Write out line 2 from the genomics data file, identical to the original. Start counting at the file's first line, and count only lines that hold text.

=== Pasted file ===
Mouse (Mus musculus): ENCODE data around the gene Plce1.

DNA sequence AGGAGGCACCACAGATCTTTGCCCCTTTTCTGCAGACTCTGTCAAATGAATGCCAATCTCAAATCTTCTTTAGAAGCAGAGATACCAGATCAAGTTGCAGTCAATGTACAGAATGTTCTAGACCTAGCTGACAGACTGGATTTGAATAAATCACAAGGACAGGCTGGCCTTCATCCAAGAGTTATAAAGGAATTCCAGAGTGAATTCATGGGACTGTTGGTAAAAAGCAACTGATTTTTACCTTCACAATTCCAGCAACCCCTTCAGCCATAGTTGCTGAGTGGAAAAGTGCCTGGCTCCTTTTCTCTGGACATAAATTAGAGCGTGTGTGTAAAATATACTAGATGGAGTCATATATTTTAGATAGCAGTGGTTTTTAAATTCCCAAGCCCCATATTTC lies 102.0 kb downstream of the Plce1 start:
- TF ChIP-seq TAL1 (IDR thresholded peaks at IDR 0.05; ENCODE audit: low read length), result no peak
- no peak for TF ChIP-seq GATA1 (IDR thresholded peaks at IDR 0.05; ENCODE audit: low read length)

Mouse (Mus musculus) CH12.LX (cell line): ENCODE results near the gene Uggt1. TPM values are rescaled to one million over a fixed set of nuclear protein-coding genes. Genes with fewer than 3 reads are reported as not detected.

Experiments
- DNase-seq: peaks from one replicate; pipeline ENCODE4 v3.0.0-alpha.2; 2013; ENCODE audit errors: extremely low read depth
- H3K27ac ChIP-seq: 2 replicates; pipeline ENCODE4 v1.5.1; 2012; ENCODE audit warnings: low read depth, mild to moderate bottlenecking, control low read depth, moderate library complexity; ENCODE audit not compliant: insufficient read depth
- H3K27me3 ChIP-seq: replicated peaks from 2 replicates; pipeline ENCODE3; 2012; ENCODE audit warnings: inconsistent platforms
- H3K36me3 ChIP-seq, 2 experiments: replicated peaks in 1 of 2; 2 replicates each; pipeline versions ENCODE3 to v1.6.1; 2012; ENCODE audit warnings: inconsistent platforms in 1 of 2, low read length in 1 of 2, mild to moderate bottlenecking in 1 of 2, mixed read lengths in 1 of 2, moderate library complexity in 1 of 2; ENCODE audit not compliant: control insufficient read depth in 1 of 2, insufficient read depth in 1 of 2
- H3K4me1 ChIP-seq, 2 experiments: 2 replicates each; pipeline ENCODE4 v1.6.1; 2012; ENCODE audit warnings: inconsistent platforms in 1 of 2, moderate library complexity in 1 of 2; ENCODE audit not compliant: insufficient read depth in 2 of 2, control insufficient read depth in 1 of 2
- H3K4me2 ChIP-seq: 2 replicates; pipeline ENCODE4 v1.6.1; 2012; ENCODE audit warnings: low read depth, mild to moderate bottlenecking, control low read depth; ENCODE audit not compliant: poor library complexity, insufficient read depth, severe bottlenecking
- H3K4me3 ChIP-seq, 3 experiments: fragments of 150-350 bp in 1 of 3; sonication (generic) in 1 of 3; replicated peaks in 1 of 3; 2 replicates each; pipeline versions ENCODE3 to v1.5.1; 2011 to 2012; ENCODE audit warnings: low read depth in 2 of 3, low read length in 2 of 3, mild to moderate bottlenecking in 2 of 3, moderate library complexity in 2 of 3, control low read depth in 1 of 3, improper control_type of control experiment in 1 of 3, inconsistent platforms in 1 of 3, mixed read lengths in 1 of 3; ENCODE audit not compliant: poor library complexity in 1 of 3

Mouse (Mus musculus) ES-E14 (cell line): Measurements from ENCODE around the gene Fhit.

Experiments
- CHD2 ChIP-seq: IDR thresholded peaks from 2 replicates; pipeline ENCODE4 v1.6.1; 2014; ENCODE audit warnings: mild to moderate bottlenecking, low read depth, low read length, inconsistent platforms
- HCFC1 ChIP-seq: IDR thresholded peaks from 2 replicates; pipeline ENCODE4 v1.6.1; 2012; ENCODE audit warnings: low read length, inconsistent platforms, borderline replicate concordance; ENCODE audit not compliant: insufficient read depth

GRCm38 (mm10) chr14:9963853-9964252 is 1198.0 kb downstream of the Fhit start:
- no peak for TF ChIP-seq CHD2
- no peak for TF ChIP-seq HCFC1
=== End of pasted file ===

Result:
DNA sequence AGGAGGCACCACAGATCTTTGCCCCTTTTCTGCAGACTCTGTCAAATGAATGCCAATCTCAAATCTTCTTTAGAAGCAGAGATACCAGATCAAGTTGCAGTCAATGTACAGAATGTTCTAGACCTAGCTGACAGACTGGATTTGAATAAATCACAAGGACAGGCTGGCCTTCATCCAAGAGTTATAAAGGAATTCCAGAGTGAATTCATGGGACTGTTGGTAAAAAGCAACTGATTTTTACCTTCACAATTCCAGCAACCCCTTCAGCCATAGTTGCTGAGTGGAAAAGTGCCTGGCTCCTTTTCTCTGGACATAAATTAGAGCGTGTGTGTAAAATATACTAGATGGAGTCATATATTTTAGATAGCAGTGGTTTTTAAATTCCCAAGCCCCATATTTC lies 102.0 kb downstream of the Plce1 start: